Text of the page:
Guest Dilettante, Darling Douchette: To Union or Not To Union…

Alright. Savvy actors, crap even non-savvy ones, know about the unions.  SAG, Aftra, Equity. I get chills just typing it.  It’s like the golden gates leading to the pearly afterlife of the craft.  It means money, and health insurance, and respect.

The downside; unless you live in LA, New York or even P-town, there just aren’t a lot of union jobs.  Especially in Seattle. And if a large film does happen to come here from LA, the bastards cast it almost entirely out of LA.  Then you hear all the other non union actors talk about how bad it is to join.  Because it means you can no longer work in this town.  Because all we have is non union gigs.

On the other hand, all the union folks are raving about being in the union. They get to audition for the union projects that come through (SAG commercials and films), get cast in the good-paying plays (at Seattle Children’s Theater, The 5th Ave, Seattle Rep).  And to be honest, the actors in the union seem to do this for a living.  Like, they have no back up career (emphasis on career, not job).  This is their life.

So it raises the question: How do I make a living at this if I’m not willing to join?  Which is exactly what I find myself asking.  If I want to do this for the rest of my life and make money, do I need to join a union?

For me, the answer is yes.  In the last 3 years I’ve booked 4 non-union corporate gigs.  Holy BALLS I’m on fire!! Not really.  I got a whopping $1850.  And it’s not for lack of auditions, or even callbacks for that matter.  Usually I lose the part because I’m the wrong ethnicity.  So in actuality I’d be sacrificing about 2 jobs a year.  Big whoop.

How bout film?  I’ve done quite a few indies.  Most of them paid, miraculously.  And most recently, I’ve been doing SAG low budget ones.  These allow SAG and non union actors to work on the project, even if it’s not paying the normal SAG rate.  So while I might  be missing out on films that some guy and his best friend wrote and then shot in his backyard on his mom’s camcorder and cooked Red Baron pizzas for lunch and dinner, I think I’ll manage.

So, now I’ve decided (against everybody else’s advice) to make joining a union a goal.  How do I it?

1. First off, I tell my agent.  And I tell her I want to tag team this goal.  I need her help to push me into the union auditions. You and your agent are business partners.  Don’t forget it.

2. There’s a little trick right now you can do.  It involves creating your own project, making it a SAG low budget, casting yourself and voila.  You’re now SAG eligible.  There is, of course, more to it.  But the fact that it’s possible is fantastic. More info on that as I do some digging.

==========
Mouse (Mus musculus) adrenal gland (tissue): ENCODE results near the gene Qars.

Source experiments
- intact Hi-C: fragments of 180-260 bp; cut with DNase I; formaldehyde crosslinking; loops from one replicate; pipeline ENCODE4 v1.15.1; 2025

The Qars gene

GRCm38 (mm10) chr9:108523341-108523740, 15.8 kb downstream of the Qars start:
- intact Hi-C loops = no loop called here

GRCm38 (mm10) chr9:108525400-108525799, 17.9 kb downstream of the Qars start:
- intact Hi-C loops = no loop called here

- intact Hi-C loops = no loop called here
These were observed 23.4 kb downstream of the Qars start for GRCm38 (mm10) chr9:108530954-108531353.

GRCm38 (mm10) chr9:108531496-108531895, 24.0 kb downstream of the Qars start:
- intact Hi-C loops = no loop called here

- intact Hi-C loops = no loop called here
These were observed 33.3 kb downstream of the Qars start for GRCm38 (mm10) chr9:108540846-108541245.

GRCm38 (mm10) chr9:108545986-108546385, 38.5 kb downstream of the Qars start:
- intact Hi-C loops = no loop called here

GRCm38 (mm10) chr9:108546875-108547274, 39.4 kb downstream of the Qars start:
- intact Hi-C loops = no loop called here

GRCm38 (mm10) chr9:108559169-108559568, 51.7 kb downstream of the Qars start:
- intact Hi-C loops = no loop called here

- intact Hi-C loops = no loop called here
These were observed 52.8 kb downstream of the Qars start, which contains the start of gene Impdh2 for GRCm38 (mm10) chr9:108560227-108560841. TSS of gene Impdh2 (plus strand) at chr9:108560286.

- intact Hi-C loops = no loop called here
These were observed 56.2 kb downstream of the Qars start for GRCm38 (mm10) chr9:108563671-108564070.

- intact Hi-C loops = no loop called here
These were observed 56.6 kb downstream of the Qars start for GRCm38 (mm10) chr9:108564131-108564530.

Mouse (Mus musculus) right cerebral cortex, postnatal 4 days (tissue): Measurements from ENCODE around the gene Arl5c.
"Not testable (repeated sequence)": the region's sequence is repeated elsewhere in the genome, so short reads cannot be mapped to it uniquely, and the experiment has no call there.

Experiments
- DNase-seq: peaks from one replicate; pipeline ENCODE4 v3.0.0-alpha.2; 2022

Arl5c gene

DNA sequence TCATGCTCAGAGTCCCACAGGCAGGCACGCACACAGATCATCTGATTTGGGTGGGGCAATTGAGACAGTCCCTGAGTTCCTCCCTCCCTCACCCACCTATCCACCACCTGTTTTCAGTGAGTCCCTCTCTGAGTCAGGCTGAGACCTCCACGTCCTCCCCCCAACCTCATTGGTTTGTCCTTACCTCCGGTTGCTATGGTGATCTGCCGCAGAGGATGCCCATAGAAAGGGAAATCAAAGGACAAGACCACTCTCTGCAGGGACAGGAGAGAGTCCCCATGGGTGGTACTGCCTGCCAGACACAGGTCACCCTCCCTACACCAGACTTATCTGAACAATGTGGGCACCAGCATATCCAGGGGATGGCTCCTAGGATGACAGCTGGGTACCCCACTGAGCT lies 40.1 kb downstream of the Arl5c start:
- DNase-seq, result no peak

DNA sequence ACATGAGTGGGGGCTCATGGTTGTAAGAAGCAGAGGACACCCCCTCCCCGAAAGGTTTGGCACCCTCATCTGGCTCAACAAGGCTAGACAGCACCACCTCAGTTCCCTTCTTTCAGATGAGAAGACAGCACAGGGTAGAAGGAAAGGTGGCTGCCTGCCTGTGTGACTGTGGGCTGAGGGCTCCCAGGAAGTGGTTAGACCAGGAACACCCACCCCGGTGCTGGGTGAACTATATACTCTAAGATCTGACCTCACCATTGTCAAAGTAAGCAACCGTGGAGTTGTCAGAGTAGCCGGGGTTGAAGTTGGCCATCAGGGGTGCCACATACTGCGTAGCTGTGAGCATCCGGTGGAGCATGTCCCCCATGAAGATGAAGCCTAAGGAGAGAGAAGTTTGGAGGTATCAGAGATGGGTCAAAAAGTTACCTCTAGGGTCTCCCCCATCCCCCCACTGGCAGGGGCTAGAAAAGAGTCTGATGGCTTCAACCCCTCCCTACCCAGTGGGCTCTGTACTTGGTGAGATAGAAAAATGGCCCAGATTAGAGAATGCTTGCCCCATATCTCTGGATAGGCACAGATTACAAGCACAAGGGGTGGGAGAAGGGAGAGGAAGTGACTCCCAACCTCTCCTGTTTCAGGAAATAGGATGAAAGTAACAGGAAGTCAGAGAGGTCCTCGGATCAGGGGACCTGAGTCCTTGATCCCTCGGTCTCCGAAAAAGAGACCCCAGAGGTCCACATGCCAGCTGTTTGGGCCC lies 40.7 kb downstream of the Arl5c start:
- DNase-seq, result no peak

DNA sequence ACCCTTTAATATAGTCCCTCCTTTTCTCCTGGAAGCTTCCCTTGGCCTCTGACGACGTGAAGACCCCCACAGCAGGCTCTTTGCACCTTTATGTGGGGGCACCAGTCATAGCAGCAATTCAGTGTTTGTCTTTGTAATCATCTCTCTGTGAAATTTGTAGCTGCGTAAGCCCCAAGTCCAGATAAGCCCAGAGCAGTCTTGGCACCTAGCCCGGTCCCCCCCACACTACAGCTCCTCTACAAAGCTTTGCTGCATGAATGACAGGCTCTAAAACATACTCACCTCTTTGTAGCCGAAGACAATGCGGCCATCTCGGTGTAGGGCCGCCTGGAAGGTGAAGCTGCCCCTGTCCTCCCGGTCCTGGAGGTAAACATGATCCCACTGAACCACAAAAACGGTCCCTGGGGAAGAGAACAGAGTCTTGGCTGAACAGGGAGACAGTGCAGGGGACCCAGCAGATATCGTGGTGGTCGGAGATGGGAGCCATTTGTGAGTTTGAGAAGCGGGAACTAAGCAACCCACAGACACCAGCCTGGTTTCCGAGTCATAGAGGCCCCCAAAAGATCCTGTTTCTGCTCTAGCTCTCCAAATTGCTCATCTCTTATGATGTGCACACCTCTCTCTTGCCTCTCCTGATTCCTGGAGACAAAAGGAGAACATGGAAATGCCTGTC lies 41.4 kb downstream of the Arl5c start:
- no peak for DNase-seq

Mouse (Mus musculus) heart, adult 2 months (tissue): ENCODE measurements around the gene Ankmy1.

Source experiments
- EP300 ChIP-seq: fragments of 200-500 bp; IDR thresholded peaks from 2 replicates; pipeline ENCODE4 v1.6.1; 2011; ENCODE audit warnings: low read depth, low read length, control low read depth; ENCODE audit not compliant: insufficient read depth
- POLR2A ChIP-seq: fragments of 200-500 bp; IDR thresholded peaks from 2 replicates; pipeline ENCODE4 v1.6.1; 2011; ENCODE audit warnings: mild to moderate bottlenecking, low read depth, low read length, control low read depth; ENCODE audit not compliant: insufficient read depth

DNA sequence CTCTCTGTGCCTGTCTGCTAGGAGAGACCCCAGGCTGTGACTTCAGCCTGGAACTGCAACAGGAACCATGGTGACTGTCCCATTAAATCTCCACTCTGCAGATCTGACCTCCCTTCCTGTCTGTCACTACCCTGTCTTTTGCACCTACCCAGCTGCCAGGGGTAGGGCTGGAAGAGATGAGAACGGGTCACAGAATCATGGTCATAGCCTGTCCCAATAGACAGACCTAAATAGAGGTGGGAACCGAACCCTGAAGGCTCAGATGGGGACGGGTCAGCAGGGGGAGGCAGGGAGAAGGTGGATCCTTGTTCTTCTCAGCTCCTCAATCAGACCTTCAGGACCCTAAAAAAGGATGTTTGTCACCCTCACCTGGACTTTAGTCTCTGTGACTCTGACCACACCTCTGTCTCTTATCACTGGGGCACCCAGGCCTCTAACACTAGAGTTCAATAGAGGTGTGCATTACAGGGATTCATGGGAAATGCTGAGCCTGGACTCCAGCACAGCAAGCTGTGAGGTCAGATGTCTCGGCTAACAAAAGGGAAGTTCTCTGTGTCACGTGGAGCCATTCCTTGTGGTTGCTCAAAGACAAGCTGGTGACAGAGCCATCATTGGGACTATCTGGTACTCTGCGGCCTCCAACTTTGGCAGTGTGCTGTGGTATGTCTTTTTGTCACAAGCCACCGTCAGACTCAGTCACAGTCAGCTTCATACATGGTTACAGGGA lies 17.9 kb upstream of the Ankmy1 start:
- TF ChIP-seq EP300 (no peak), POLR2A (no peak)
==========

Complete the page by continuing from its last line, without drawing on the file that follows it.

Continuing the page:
*Oh and by the way, I’m not capitalizing SAG for extra emphasis (which usually is        really douchey to do in a post).  It’s an acronym for Screen Actor’s Guild.  I’m too lazy to put in all the periods and if I kept writing ‘sag’, well that’d be a whole other thing entirely.

3. I can get an agent out of Portland.  With 2 network television shows (Leverage, Grimm), and a lot more commercials, getting a spot on one of them is a fast track to joining Aftra or SAG.  Which by the way, you can buy your way into. But most of us barely have enough money for friggen gas, let alone a grand for a union.  So booking a bit part on Leverage will pay you well and get you in.  Awesome sauce.

4. Joining equity.  I have zero idea how becoming equity helps your career.  I’m guessing it means you get guaranteed paid work when you book a play.  Anyone care to pipe in?  Would love some feedback on this.

5. Oh- and a quick fifthly (and don’t tell any union reps I said this or I’ll deny it), if once you’re union and you are getting zero work, you can go…..Fi-Core.  Dun Dun Duuuunnnn.  Here’s a link to explain that one http://www.ficore.com/  Basically it allows union actors to do both union and non-union jobs.


Still not convinced?  Try this on for size.  Are you a hobbyist or a careerist (stole that from another blog)?  Do you love your day job and just do acting for fun?  Stay non union.  Or…….do you dream of quitting your shitty day job and flitting around on a set making lots of money pretending to be someone else?  Now, that’s what I’m talking about.  Joining the union is the next logical step.  Take that you naysayers.


  1. Interesting piece that addresses something many actors are dealing with. You make a good case for joining SAG and also address the reasons a person might not want to. If you’re serious about being an actor, it’s a big Yes, an Absolute Yes.

  2. Basil Harris seriously needs to write something on this site. He’s my guru on all things union. Great article, Douchette!

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